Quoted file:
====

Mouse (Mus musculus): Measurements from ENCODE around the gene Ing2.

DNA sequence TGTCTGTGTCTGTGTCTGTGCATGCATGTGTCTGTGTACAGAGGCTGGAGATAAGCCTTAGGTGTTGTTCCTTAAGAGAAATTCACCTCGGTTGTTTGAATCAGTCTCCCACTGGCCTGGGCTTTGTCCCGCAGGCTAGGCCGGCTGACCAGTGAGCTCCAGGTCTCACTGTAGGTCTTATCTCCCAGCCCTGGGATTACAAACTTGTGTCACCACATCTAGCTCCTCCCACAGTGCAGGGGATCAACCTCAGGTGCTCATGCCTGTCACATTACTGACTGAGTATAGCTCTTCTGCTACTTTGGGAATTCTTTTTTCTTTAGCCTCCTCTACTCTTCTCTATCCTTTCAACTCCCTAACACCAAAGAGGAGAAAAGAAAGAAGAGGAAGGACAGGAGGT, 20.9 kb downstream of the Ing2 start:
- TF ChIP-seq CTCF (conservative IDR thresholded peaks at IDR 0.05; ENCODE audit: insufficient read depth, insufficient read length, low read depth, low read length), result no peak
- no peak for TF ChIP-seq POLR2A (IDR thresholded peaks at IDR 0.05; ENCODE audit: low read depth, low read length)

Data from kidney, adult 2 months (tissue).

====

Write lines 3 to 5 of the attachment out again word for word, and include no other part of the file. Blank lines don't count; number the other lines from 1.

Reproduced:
- TF ChIP-seq CTCF (conservative IDR thresholded peaks at IDR 0.05; ENCODE audit: insufficient read depth, insufficient read length, low read depth, low read length), result no peak
- no peak for TF ChIP-seq POLR2A (IDR thresholded peaks at IDR 0.05; ENCODE audit: low read depth, low read length)

Data from kidney, adult 2 months (tissue).